I trust you have a message. A very simple message is important. It will act as a 'hook' to enable the teacher to pull feedback from the children after you've departed. Also, if you want to leave a reusable legacy, make your handouts and worksheets easy to photocopy. That means brief.
The kids in my class offered vastly different responses, based largely on enormous differences in their knowledge of particular areas. In child-speak, I asked one of my little groups for one basic factor every living thing needed to survive. If your model answer to this type of question would be 'energy, as all organisms are subject to the second law of thermodynamics', you need to do two things. Firstly, dumb down a lot more. Secondly, prepare yourself for answers like ?food?. You'll soon learn that 'food' is a correct answer compared to the occasional wild cards you get like 'fish.' Of course, be tactful if you get an answer like 'fish'. For instance, 'Yes, penguins eat fish, but what does the penguin get from eating the fish?' You get the idea.
As I mentioned earlier, this experience gave me a totally new perspective on my research. If you are under the impression that you already have the ability to take a step back and assess your research as a whole, I challenge you to explain it to a class of children. I found that the fresh perspective this gave me really opened my mind. Following my school experience, now when I?m travelling to work, my mind often wanders up absurd, but sometimes enlightening, avenues of inquiry. These days I consider all sorts of possible experimental approaches and drive myself even harder to find the simplest, most elegant solution. If you experience enough disarming 'Why?' questions from young minds, you'll find yourself beginning to reanalyse almost every assumption you ever subconsciously held. Woe to the scientist who never teaches!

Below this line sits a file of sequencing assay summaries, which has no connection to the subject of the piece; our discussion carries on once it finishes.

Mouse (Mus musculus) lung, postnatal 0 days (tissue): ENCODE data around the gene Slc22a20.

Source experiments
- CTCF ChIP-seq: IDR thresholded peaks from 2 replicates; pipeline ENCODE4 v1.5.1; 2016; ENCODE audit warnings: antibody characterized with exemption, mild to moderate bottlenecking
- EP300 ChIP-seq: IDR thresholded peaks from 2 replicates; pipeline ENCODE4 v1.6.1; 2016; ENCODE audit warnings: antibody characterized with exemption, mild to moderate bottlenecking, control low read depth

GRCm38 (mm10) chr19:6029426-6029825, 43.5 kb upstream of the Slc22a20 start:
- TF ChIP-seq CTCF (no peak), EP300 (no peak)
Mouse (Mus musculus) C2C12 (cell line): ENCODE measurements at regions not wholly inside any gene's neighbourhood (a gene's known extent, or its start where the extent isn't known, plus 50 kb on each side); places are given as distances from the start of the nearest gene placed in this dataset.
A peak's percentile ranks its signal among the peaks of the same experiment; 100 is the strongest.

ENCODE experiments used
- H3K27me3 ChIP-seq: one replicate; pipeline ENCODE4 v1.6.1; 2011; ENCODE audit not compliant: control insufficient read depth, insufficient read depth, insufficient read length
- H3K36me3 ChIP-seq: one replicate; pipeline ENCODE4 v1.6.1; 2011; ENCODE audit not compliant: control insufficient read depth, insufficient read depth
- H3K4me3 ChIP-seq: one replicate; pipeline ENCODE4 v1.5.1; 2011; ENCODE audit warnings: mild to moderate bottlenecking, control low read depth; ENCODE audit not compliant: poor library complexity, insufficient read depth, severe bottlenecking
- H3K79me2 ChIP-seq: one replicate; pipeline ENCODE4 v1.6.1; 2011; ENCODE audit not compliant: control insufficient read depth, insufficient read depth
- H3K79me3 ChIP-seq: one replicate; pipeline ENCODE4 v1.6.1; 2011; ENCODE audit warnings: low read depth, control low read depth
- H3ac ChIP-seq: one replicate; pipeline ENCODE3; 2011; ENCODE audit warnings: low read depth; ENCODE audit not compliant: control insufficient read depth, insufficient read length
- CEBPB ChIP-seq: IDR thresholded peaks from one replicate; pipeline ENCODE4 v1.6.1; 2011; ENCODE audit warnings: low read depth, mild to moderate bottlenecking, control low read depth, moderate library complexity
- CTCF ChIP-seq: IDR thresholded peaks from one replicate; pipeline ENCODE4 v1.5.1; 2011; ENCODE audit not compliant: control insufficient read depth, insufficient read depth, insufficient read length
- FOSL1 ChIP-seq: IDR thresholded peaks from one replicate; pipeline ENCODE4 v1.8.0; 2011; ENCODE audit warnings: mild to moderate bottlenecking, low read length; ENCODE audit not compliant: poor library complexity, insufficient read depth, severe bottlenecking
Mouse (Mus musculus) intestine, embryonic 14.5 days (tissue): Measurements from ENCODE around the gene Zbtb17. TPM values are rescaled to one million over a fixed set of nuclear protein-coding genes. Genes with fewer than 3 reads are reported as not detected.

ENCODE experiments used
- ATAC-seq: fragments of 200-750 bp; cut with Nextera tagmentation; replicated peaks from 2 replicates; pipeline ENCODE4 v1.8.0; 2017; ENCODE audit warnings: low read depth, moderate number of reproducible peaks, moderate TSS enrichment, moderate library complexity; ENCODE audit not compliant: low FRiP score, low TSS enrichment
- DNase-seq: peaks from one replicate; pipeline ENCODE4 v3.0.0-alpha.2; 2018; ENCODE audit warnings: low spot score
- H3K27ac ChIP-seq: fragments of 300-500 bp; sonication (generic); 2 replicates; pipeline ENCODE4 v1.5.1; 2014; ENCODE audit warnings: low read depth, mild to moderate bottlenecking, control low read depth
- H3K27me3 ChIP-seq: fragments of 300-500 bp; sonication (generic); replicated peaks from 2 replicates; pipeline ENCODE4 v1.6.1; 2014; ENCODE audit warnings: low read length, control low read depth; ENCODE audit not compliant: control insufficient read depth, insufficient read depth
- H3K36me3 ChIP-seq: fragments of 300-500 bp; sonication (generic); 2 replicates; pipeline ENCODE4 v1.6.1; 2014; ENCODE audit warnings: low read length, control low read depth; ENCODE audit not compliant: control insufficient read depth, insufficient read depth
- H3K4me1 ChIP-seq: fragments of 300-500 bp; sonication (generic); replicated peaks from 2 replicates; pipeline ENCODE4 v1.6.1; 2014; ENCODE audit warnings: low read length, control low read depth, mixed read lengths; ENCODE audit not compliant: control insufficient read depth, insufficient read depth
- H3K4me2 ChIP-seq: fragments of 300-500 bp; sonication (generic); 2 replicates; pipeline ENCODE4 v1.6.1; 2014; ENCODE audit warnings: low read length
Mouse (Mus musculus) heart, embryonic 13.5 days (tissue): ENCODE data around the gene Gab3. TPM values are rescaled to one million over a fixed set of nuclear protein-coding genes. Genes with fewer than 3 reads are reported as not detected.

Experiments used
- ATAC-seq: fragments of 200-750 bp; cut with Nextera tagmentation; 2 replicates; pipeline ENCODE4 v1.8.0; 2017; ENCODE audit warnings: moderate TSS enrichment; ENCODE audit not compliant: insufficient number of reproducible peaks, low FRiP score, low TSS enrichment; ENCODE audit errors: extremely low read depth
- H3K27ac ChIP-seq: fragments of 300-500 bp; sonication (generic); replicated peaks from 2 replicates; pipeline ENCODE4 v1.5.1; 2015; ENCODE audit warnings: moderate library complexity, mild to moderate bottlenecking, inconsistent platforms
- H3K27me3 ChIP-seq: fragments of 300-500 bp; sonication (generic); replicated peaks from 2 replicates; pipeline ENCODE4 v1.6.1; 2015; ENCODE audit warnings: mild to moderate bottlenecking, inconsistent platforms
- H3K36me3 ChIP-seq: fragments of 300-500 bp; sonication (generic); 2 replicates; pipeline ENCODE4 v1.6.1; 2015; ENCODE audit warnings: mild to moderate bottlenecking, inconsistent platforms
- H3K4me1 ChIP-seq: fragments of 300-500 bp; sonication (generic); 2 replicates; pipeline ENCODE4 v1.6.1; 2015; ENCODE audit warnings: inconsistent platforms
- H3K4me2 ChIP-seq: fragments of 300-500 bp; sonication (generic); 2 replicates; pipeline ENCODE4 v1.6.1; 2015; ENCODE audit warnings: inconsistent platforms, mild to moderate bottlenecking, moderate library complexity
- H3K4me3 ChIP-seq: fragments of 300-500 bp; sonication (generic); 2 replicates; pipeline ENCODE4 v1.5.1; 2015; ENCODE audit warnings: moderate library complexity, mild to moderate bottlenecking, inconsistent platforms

If you want to explore the possibility of visiting a school, but don?t know where to start, your Local Education Authority (LEA) should be able to point you in the direction of a school that suits you. I just approached my local primary school. Each one should have a teacher who acts as Science Coordinator. This person is probably your best first contact, if you can't get hold of the head. If you are braver than I am, the equivalent in secondary schools is a Head of Science. You might try to apply for funding for National Science Week ( 7 to 16 March 2003 ), or like me, you might just do it off the cuff. I'm certainly inspired to try something more ambitious next March! Above all remember that if you put yourself up as a scientist in front of this kind of audience, you are, quite reasonably, considered to be an expert on all things scientific, so be prepared for anything. You may find yourself promoting your profession more than your own research.